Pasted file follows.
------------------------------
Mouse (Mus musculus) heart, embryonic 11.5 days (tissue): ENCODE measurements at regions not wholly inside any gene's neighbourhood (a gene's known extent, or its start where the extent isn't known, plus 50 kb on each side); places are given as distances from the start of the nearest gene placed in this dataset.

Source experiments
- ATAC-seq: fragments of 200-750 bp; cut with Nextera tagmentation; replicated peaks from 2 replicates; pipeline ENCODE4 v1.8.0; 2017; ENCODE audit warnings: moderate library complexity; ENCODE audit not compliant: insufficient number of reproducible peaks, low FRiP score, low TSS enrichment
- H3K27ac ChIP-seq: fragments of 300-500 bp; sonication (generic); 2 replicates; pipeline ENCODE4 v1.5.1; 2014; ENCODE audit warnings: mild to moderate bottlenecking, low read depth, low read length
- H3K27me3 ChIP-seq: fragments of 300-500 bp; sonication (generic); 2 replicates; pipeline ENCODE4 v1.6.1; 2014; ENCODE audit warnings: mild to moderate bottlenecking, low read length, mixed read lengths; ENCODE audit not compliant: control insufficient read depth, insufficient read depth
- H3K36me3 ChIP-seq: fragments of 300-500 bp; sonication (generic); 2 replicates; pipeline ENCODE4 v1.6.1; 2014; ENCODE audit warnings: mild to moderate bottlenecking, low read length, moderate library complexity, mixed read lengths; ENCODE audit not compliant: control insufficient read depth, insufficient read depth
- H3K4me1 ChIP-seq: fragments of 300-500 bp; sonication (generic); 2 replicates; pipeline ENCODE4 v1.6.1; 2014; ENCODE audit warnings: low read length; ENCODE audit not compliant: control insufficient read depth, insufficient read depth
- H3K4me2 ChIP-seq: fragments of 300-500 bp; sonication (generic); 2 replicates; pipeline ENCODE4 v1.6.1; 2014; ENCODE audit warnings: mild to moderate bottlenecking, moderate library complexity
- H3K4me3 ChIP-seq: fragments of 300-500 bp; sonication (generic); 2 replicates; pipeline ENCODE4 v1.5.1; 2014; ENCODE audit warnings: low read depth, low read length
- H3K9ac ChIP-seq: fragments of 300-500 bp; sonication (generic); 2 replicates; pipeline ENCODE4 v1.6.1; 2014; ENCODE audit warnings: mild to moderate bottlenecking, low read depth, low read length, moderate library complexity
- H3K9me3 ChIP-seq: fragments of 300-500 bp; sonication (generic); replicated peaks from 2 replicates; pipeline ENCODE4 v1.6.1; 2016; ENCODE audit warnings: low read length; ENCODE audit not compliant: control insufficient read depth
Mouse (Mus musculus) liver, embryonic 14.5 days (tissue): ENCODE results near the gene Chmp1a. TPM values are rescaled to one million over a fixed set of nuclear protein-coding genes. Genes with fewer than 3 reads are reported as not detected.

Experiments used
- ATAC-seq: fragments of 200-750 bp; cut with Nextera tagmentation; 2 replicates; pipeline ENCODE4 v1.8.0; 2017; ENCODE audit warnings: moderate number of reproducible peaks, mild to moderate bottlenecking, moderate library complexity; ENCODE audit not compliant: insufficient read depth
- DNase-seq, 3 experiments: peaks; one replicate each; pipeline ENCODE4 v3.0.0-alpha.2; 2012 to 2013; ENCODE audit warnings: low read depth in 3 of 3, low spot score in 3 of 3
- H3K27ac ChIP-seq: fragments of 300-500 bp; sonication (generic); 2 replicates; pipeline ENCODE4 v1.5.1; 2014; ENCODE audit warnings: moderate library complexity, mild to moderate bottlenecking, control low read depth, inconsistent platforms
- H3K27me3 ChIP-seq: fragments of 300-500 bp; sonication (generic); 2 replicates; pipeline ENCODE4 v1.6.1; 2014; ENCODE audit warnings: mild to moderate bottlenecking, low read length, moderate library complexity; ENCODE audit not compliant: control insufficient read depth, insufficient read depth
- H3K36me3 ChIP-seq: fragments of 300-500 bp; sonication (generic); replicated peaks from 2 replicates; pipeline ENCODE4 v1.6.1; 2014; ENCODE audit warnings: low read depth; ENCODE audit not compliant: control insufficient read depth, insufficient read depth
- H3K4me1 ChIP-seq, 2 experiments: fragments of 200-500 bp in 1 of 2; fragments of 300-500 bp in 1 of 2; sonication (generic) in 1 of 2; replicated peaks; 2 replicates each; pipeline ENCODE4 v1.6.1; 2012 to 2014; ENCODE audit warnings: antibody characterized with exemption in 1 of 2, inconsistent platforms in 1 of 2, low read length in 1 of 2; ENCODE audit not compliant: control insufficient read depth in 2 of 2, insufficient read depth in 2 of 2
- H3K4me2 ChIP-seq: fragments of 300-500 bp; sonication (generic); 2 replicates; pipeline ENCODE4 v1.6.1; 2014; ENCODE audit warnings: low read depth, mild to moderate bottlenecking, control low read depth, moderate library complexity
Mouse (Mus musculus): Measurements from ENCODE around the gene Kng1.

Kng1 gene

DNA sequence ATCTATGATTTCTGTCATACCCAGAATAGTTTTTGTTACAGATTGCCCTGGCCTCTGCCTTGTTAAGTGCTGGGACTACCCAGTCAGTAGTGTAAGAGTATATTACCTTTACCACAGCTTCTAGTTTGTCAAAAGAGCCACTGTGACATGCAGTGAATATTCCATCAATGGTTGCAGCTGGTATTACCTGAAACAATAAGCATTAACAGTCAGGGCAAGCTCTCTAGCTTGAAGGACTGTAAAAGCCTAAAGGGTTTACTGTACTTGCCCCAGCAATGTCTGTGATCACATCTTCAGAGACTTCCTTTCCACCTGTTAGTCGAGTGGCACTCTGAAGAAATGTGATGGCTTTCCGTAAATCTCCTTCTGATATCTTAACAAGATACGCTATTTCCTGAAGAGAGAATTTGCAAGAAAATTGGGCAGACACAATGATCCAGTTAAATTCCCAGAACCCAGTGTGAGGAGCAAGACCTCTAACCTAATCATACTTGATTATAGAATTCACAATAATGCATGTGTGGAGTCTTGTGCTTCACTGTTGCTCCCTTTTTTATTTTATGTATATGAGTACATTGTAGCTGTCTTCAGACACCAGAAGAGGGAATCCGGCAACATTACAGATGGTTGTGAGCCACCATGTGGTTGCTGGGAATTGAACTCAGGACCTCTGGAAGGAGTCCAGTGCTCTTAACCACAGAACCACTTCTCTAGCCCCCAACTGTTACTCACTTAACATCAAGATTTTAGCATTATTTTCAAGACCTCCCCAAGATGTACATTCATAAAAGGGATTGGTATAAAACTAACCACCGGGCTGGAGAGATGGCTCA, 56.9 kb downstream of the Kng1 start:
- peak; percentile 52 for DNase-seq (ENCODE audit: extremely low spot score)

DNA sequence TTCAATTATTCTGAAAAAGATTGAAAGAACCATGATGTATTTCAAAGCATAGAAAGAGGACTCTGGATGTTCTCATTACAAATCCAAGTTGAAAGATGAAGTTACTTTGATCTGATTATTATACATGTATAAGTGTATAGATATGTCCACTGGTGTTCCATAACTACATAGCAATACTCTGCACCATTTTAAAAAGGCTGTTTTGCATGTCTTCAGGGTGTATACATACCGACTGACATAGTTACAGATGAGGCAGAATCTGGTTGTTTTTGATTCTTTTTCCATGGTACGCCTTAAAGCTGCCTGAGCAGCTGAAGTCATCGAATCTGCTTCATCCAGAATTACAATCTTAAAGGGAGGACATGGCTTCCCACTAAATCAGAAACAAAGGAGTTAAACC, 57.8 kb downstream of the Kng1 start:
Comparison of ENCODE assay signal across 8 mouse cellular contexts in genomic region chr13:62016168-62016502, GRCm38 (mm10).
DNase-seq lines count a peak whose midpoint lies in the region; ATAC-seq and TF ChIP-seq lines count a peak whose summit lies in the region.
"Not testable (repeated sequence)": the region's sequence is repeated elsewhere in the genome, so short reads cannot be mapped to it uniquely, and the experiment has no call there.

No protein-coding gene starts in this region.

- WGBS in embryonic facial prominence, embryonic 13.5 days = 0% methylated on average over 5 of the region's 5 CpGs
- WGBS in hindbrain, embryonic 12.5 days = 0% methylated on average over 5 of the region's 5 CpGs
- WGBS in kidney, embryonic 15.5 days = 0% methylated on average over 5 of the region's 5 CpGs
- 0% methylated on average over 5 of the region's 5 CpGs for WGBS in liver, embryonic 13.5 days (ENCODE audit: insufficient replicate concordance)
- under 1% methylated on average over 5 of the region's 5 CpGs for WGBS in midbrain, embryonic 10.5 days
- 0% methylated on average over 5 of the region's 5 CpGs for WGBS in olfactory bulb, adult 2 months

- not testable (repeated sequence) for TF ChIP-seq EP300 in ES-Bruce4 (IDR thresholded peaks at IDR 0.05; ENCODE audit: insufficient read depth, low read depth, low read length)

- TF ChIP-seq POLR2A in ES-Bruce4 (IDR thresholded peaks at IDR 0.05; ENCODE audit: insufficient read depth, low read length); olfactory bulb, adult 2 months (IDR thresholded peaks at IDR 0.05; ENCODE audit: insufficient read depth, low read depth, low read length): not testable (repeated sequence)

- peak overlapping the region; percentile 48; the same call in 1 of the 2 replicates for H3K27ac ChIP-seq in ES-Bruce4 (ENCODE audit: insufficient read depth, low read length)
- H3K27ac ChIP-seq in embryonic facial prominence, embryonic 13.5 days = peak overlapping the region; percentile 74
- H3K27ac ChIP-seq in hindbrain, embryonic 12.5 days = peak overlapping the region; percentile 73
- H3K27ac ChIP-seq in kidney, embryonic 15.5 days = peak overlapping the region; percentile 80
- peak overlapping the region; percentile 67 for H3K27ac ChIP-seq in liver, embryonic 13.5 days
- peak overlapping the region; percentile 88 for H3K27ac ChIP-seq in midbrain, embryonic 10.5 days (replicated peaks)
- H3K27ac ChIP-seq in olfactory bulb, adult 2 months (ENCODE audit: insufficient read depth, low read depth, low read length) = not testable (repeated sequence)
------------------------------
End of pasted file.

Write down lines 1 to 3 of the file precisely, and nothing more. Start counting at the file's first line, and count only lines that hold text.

Mouse (Mus musculus) heart, embryonic 11.5 days (tissue): ENCODE measurements at regions not wholly inside any gene's neighbourhood (a gene's known extent, or its start where the extent isn't known, plus 50 kb on each side); places are given as distances from the start of the nearest gene placed in this dataset.

Source experiments
- ATAC-seq: fragments of 200-750 bp; cut with Nextera tagmentation; replicated peaks from 2 replicates; pipeline ENCODE4 v1.8.0; 2017; ENCODE audit warnings: moderate library complexity; ENCODE audit not compliant: insufficient number of reproducible peaks, low FRiP score, low TSS enrichment